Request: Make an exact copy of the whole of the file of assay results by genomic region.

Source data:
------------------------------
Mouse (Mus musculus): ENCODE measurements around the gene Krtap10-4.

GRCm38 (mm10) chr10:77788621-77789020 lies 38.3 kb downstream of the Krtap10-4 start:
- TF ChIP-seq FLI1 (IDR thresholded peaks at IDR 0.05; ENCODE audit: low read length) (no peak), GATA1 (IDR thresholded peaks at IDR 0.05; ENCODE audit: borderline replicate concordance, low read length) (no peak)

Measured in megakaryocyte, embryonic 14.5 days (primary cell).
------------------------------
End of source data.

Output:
Mouse (Mus musculus): ENCODE measurements around the gene Krtap10-4.

GRCm38 (mm10) chr10:77788621-77789020 lies 38.3 kb downstream of the Krtap10-4 start:
- TF ChIP-seq FLI1 (IDR thresholded peaks at IDR 0.05; ENCODE audit: low read length) (no peak), GATA1 (IDR thresholded peaks at IDR 0.05; ENCODE audit: borderline replicate concordance, low read length) (no peak)

Measured in megakaryocyte, embryonic 14.5 days (primary cell).